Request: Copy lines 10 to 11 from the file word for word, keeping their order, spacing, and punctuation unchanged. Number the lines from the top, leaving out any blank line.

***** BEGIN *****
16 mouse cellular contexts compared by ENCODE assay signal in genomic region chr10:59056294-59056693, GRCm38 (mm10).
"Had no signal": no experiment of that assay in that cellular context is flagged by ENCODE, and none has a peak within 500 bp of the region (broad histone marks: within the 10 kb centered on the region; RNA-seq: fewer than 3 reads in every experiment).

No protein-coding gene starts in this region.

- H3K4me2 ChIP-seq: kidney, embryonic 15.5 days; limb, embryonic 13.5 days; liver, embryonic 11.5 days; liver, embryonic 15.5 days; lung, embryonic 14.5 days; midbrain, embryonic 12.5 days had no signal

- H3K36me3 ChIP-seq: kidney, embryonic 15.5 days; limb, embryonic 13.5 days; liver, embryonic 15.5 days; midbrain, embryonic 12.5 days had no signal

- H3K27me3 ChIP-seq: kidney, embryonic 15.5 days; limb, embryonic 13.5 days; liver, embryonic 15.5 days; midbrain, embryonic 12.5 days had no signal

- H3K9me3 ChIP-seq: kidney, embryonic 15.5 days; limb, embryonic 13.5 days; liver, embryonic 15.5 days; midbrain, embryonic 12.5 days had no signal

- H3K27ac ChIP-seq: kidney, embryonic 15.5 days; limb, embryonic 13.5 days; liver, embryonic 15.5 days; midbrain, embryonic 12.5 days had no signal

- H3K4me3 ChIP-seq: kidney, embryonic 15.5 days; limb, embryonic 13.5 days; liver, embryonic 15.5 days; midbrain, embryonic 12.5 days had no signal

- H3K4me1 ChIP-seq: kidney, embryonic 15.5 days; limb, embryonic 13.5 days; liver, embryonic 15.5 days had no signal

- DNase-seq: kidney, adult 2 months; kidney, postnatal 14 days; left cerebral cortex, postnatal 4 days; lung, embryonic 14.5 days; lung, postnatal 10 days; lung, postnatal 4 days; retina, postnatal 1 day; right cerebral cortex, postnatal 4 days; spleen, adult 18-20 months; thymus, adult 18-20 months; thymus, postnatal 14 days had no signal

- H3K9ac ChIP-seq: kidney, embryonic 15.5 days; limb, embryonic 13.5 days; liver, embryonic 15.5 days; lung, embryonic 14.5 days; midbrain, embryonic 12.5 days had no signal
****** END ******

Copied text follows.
- H3K4me1 ChIP-seq: kidney, embryonic 15.5 days; limb, embryonic 13.5 days; liver, embryonic 15.5 days had no signal

- DNase-seq: kidney, adult 2 months; kidney, postnatal 14 days; left cerebral cortex, postnatal 4 days; lung, embryonic 14.5 days; lung, postnatal 10 days; lung, postnatal 4 days; retina, postnatal 1 day; right cerebral cortex, postnatal 4 days; spleen, adult 18-20 months; thymus, adult 18-20 months; thymus, postnatal 14 days had no signal